Even those of us in wintery climates can’t ignore headlines about the mosquito-born Zika virus. The World Health Organization has declared a public health emergency as experts scramble to understand more about the virus.
Zika’s certainly on my radar. My family and I are escaping the snow to go to the Bahamas next week, and in May, I’m traveling to Nicaragua for a wedding. I’m not planning another pregnancy, but many of my friends are worried about Zika. And apparently it’s not only a concern for women and their babies. Zika is also linked to Guillain-Barre syndrome, an autoimmune condition that involves temporary paralysis and can be serious, even fatal.
What About Non-Toxic Bug Spray for Zika?
When it comes to fending off pesky mosquitoes, I normally shy away from chemical insect repellents and recommend this natural bug spray.
But Zika is a different story. To ward off mosquitoes carrying serious health risks, I would feel better with something stronger. Fortunately, experts are saying that you don’t have to resort to DEET, which is a neurotoxin.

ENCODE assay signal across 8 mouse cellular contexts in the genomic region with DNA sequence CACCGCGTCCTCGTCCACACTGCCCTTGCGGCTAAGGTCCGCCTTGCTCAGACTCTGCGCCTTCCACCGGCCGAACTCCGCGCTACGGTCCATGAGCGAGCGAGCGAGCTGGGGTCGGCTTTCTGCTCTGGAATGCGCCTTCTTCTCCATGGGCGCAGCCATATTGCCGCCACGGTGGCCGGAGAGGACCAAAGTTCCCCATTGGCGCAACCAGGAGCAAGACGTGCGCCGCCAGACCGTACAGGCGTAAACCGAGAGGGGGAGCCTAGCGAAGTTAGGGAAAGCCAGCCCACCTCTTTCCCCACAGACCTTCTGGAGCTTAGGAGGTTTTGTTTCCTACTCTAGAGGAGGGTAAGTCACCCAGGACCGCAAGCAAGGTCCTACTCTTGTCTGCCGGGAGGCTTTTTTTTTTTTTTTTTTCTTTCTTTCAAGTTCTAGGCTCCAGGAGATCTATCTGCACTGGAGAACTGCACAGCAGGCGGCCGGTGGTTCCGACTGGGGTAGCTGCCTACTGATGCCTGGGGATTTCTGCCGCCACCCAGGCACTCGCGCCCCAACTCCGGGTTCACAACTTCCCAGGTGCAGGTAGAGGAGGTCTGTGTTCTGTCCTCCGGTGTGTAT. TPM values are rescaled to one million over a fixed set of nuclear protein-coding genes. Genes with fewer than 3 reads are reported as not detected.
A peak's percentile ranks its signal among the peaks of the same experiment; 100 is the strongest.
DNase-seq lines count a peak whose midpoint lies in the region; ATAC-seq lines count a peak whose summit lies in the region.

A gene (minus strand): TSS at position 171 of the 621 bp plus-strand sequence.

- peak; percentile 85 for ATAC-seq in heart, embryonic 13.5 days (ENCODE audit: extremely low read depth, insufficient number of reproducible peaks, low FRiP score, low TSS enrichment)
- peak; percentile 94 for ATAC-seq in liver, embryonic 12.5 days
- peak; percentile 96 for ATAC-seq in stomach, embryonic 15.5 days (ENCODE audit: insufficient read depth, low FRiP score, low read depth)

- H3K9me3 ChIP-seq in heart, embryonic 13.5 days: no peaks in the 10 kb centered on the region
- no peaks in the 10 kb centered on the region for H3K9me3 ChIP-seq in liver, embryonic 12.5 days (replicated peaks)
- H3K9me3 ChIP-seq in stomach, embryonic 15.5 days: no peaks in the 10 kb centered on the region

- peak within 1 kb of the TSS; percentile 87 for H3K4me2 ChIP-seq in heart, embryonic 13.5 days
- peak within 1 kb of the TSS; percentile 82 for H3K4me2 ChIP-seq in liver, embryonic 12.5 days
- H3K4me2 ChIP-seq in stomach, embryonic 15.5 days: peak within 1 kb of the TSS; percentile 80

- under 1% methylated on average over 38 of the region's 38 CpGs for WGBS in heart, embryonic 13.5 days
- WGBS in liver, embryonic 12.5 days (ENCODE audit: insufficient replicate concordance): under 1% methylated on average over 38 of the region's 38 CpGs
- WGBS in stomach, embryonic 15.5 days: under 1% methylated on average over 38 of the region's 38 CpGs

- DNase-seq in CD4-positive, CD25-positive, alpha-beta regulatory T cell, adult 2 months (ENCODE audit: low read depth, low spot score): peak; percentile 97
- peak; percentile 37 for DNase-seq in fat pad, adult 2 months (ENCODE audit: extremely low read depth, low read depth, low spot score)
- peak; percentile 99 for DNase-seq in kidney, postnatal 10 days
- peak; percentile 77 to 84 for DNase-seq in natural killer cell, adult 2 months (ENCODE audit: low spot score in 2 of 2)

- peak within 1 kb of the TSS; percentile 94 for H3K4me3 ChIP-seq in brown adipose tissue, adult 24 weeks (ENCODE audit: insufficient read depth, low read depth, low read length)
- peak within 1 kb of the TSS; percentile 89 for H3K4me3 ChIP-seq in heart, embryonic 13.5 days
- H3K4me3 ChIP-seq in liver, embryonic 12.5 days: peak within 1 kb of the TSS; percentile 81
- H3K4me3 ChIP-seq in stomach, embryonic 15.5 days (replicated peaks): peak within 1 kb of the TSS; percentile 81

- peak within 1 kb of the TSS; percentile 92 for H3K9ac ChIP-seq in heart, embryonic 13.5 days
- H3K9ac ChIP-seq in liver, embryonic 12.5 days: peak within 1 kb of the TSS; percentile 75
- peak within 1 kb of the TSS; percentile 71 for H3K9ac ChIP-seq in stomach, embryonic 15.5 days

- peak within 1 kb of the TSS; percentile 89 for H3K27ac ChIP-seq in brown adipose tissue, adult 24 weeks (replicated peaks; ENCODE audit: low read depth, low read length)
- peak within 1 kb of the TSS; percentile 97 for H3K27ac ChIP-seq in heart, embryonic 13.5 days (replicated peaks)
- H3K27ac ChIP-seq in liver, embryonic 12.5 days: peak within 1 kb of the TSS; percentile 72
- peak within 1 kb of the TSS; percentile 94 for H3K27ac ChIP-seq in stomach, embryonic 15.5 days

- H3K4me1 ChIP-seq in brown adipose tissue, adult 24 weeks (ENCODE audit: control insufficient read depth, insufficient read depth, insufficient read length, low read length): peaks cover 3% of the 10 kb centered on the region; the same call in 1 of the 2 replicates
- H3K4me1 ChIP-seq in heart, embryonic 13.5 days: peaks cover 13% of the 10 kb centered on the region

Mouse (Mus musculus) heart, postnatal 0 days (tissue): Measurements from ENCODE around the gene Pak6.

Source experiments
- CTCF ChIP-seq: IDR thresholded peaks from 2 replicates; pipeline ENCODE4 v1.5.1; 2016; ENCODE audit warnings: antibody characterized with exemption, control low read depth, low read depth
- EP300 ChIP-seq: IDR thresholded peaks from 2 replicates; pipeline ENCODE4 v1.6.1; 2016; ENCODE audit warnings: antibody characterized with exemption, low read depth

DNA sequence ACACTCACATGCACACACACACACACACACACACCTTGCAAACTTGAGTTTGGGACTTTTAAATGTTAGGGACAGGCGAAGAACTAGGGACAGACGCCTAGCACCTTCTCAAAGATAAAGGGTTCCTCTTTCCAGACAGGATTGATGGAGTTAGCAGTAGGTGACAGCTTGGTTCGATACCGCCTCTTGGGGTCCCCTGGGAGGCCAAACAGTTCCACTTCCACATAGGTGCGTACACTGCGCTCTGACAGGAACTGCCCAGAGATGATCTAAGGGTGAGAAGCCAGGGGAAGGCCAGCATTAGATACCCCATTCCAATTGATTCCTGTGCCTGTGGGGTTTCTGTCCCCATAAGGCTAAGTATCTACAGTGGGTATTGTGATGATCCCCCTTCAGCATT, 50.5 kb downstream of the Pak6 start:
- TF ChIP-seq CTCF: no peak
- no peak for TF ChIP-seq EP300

Better Than DEET for Zika Protection
It turns out that Picaridin—a milder chemical–may actually perform better than DEET when it comes to Zika protection. Consumer Reports showed that Picaridin is more effective at repelling the Aedes mosquito, the type that carries the Zika virus.
Here’s more good news: unlike DEET, Picaridin did not cause cancer in animal studies, nor did it appear to lead to reproductive damage. It’s also less likely than DEET to irritate your skin.
Human studies on Picaridin are lacking, and Picaridin is by no means entirely non-toxic, but I would feel okay using it in a place where there are Zika-carrying mosquitoes, given the risks of this virus.
Check out Picaridin products like Sawyer’s Fisherman’s Formula, which you can get on Amazon. I would never apply this product directly to the skin, but plan to put it on our clothing when we are in mosquito-heavy areas.
P.S. I also read that the Aedes variety of mosquito likes the smell of feet, so you might consider shoes and socks for yourself or your kids if you’re in a Zika-affected region of the world.
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